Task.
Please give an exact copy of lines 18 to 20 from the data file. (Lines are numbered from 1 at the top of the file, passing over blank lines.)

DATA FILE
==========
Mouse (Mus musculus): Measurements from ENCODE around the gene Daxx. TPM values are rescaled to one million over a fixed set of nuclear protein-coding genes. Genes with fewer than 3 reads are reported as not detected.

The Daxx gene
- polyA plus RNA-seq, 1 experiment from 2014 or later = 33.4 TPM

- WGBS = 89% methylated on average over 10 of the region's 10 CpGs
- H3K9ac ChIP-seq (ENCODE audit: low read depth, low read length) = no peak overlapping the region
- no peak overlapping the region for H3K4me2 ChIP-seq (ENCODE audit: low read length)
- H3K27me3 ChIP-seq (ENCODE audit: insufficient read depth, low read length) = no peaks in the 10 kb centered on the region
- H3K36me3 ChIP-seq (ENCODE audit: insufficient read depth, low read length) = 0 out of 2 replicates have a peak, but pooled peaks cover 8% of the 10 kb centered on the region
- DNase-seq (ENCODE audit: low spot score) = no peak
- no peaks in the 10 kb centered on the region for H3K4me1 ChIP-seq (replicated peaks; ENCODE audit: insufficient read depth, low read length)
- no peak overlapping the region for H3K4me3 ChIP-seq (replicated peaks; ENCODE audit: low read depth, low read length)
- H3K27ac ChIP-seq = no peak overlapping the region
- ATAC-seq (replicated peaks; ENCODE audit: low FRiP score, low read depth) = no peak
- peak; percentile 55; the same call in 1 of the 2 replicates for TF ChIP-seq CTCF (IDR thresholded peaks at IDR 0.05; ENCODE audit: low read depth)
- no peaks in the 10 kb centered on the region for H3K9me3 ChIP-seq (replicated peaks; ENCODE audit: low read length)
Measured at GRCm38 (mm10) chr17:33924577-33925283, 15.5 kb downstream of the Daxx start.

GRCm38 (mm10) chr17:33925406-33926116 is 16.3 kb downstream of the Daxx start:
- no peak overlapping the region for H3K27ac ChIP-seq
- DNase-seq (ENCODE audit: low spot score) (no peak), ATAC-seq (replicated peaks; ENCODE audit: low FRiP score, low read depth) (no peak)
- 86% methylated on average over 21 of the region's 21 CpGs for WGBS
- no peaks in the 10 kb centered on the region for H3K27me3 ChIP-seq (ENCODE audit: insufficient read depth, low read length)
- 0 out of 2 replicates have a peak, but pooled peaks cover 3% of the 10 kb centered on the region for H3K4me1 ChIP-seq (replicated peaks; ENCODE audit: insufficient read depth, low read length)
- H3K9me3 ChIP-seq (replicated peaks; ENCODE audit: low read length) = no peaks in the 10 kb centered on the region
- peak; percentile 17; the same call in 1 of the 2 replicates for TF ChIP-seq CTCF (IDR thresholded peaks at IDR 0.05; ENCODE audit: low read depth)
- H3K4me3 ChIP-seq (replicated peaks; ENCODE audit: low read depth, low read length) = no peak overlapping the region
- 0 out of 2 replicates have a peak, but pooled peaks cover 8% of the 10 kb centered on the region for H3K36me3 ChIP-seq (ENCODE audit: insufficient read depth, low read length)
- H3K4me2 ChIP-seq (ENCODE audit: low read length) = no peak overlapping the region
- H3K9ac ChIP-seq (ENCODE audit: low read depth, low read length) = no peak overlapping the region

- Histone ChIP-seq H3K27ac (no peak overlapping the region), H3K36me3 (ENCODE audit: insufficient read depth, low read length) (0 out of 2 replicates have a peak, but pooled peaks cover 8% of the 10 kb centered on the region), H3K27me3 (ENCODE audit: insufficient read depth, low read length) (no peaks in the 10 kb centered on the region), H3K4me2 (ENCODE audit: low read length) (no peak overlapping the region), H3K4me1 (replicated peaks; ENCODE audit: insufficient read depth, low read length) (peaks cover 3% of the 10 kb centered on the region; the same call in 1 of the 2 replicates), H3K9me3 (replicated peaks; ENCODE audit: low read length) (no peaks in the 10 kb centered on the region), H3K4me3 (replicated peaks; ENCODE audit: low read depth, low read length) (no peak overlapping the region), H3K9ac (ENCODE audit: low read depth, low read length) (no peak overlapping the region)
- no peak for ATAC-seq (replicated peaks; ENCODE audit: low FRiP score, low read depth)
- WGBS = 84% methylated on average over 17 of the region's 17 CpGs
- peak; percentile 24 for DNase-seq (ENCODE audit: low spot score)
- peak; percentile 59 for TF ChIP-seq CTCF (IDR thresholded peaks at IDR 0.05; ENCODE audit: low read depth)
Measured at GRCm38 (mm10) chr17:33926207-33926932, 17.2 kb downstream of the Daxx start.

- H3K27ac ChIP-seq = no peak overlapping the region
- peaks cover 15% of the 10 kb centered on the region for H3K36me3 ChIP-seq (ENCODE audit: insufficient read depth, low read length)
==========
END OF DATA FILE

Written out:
- no peak overlapping the region for H3K27ac ChIP-seq
- DNase-seq (ENCODE audit: low spot score) (no peak), ATAC-seq (replicated peaks; ENCODE audit: low FRiP score, low read depth) (no peak)
- 86% methylated on average over 21 of the region's 21 CpGs for WGBS